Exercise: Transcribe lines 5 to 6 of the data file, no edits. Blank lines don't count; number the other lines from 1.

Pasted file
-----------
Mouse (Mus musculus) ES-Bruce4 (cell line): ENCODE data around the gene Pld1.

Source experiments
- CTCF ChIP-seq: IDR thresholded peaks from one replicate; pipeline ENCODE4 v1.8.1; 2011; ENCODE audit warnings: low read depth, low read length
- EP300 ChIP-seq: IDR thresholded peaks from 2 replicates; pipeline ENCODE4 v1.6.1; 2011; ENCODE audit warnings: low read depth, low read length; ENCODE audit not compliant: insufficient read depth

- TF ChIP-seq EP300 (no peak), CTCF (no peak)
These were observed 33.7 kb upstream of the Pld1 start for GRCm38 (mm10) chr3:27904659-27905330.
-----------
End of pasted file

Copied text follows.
- TF ChIP-seq EP300 (no peak), CTCF (no peak)
These were observed 33.7 kb upstream of the Pld1 start for GRCm38 (mm10) chr3:27904659-27905330.